May 30, 2017

Tenth Circuit: Descendants of Sand Creek Massacre Victims Not Entitled to Reparations Accounting

The Tenth Circuit Court of Appeals issued its opinion in Flute v. United States on Tuesday, December 22, 2015.

As described by the Tenth Circuit, this case arose “out of an ignominious event in the history of this Nation.” In 1864, the United States Army conducted an unprovoked attack on a group of unarmed Indians of the Arapaho and Cheyenne Tribes, who had relocated to an area next to the Sand Creek River in the Territory of Colorado at the direction and under the protection of the Territorial Governor and Superintendent of Indian Affairs, John Evans. When what has become known as the Sand Creek Massacre was over, most of the Indians were dead, including many women and children.

After an investigation, the United States publicly acknowledged its role in the tragedy and agreed to pay reparations to certain survivors of the massacre. On October 14, 1865, the United States entered into the Treaty of Little Arkansas, which expresses the United States’ condemnation of “the gross and wanton outrages perpetrated against certain bands of Cheyenne and Arrapahoe Indians . . . at Sand Creek, Colorado Territory.” On July 26, 1866, the U.S. Congress appropriated funds to pay the reparations detailed in the Treaty of Little Arkansas.

According to Plaintiffs, the funds appropriated by Congress were insufficient to compensate all the victims of the massacre. Moreover, instead of paying reparations directly to the affected individuals as directed, the Secretary of the Interior paid some of the money directly to the Tribes. What funds were not distributed to the Tribes were returned to surplus on August 30, 1872. The United States has never provided an accounting of the reparations paid or attempted to identify the individuals to whom reparations were still owed.

Plaintiffs are descendants of the victims of the Sand Creek Massacre. They brought a class action on behalf of themselves and others similarly situated, alleging the United States acted in the capacity of a trustee over the funds appropriated under the Treaty of Little Arkansas and the 1866 Appropriations Act. Plaintiffs argue the Defendants are in breach of their trust obligations for failing to provide an accounting of the reparations funds held in trust for Plaintiffs’ ancestors. The district court dismissed Plaintiffs’ complaint under Rule 12(b)(1), finding it lacked jurisdiction because the United States had not waived sovereign immunity. This appeal followed.

The Tenth Circuit began its analysis with a discussion of sovereign immunity. The sovereign immunity enjoyed by the United States and its officers extends to injunctive relief, and therefore, it bars the relief sought by Plaintiffs here—an order directing the government to provide an accounting. Thus, to proceed against the government, the Plaintiffs must identify some statutory text that expressly and unequivocally waives sovereign immunity.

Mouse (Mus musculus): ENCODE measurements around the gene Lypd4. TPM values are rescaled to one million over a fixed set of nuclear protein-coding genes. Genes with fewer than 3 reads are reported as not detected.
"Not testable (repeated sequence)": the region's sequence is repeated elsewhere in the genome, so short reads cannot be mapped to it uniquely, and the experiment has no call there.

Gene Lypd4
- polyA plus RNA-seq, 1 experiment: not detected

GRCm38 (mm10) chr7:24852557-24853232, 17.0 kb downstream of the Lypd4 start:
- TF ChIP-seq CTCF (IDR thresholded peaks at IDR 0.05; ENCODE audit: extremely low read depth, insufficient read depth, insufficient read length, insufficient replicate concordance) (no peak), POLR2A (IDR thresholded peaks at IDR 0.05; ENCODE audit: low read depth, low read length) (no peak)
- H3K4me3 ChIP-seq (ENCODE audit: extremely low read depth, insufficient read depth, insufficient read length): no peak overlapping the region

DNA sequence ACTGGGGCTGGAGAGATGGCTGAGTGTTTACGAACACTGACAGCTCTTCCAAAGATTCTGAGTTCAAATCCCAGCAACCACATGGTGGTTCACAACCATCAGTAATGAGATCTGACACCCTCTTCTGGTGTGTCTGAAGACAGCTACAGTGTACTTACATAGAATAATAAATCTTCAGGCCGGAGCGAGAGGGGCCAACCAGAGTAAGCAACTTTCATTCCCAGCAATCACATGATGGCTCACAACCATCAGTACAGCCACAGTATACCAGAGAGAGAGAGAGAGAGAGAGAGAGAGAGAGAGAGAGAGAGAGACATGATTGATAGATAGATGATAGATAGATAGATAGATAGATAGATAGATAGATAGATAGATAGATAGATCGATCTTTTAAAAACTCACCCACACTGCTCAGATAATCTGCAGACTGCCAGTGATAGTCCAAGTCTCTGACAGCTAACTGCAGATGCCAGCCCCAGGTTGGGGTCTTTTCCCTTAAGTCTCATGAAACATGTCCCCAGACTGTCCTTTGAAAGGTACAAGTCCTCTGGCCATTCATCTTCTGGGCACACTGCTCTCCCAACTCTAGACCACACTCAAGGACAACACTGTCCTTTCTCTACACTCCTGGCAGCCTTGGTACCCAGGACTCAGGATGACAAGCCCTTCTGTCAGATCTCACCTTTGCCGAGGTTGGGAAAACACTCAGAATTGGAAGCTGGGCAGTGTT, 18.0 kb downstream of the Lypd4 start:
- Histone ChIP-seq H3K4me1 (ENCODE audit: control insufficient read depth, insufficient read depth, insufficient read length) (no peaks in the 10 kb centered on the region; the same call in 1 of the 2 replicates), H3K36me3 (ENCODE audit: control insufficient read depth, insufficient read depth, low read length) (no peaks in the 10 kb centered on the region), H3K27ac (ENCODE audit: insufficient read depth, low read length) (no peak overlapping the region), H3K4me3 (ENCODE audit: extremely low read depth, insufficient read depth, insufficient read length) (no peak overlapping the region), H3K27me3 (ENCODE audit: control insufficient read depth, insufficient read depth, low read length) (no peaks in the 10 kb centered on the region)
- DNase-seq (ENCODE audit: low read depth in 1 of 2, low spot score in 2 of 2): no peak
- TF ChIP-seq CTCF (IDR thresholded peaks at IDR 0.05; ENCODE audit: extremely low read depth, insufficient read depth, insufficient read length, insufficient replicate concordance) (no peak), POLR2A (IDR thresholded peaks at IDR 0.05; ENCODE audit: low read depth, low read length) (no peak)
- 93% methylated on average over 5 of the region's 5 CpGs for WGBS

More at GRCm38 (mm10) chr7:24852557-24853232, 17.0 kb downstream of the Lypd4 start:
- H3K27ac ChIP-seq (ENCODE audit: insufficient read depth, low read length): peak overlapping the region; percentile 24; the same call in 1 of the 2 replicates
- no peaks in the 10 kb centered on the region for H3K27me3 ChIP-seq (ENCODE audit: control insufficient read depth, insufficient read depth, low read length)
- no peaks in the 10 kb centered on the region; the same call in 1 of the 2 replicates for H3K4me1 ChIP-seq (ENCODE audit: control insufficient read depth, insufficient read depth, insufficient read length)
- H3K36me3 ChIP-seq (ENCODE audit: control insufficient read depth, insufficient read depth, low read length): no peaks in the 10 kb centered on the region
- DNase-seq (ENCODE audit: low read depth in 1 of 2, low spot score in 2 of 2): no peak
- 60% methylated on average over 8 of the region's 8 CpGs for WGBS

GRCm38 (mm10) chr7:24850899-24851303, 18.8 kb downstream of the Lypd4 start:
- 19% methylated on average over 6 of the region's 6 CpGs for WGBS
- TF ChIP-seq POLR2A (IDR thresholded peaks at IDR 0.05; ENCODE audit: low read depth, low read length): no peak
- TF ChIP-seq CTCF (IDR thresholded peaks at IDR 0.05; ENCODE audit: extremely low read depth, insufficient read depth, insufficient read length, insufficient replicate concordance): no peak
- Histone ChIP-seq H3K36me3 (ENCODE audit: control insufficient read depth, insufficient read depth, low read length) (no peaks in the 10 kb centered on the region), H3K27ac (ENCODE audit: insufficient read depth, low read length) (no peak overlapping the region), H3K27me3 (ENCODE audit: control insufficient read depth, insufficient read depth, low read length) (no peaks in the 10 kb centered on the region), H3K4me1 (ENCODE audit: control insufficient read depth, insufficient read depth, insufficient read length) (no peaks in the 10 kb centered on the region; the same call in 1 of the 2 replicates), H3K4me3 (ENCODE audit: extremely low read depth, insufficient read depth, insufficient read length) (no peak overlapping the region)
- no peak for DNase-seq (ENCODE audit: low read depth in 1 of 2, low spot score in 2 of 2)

The Plaintiffs argued the United States’ waiver of sovereign immunity can be found in a series of statutes enacted by Congress appropriating funds to the Department of Interior (the most recent of which occurred in a 2009 appropriations act, hereinafter “2009 Act”), including some funds specifically appropriated for programs associated with Indian tribes (hereinafter collectively referred to as “the Appropriations Acts”). The Tenth Circuit held the 2009 Act, standing alone, does not waive sovereign immunity as the text of the 2009 Act never mentions sovereign immunity, nor does the 2009 Act relieve a plaintiff of the independent obligation to identify an express waiver of sovereign immunity in order to maintain an action against the government.

Second, despite the complete absence of an express waiver of sovereign immunity, Plaintiffs insisted that the 2009 Act constitutes a waiver of sovereign immunity, relying on the Federal Circuit Case Shoshone II. The court rejected Plaintiffs’ interpretation of Shoshone II, reasoning a plaintiff must satisfy two separate requirements to pursue a claim against the government: (1) identification of an express waiver of sovereign immunity, and (2) initiation of the suit before the statute of limitations for the plaintiff’s claim runs and effectively negates that waiver. Even if the 2009 Act were applicable here, the Tenth Circuit reasoned, Plaintiffs could meet only one of these requirements because the 2009 Act contains no express waiver of sovereign immunity.

Third, the Plaintiffs argued that the Treaty of Little Arkansas, in combination with the Appropriations Acts, created an enforceable trust relationship such that they are now entitled to an accounting from the Secretary of the Interior. The court rejected this argument, noting the Appropriations Acts are limited to claims for misappropriation of trust assets, and neither the Treaty of Little Arkansas nor the 1866 Appropriations Act imposes fiduciary trust obligations on the government. And in the absence of such a trust relationship, any purported waiver of immunity contained in the 2009 Act is inapplicable to Plaintiffs’ claims. As such, even if we agreed with Plaintiffs that the 2009 Act expressly waives the United States’ immunity, the court stated, it could not do so in this case. Accordingly, Plaintiffs were unable to identify a waiver of the United States’ sovereign immunity. Absent such a waiver, the courts lack the power to grant Plaintiffs relief, the Tenth Circuit held, thereby affirming the district court’s dismissal of the action for lack of subject matter jurisdiction.

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